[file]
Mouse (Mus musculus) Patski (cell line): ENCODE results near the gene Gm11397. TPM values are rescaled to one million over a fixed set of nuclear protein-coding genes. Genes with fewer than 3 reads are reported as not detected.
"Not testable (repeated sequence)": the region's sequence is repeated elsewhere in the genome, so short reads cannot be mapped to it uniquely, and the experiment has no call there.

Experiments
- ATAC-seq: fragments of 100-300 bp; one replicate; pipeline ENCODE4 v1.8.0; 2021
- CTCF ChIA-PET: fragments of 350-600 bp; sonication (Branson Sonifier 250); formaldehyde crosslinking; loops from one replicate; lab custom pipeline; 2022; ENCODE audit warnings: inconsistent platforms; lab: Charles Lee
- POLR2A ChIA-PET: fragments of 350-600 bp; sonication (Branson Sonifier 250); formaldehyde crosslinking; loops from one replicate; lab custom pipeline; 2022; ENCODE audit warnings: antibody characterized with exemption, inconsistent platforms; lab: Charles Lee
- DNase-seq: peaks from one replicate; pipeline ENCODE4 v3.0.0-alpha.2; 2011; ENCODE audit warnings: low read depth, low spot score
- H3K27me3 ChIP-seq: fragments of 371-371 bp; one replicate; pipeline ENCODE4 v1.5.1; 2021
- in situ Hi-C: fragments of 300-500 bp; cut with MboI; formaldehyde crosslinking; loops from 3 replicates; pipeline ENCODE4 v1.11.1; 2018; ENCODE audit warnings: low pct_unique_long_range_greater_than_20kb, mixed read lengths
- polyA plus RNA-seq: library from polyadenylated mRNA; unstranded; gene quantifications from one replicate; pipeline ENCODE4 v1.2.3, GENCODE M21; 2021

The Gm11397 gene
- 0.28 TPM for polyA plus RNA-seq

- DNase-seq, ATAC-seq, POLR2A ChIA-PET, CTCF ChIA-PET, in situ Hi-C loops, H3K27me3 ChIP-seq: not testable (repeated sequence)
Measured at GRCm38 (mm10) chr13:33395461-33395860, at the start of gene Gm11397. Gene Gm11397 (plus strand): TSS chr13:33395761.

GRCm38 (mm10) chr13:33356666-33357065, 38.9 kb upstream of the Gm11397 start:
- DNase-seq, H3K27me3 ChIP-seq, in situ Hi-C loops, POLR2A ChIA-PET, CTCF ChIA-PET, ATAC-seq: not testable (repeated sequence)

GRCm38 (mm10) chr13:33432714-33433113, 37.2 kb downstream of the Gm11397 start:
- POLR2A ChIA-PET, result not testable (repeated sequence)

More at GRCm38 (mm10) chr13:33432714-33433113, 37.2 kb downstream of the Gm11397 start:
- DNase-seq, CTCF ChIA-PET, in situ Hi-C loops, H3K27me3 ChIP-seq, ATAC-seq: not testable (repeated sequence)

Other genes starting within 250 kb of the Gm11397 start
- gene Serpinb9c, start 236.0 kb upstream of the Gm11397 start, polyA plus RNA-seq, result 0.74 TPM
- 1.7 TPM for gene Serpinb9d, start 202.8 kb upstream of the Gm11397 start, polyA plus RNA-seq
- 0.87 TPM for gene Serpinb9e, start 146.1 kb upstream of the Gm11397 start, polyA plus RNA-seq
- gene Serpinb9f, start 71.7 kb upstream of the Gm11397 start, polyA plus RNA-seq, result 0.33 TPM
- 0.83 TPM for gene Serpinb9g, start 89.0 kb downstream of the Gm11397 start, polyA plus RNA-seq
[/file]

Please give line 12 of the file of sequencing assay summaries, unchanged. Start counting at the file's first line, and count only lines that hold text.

- 0.28 TPM for polyA plus RNA-seq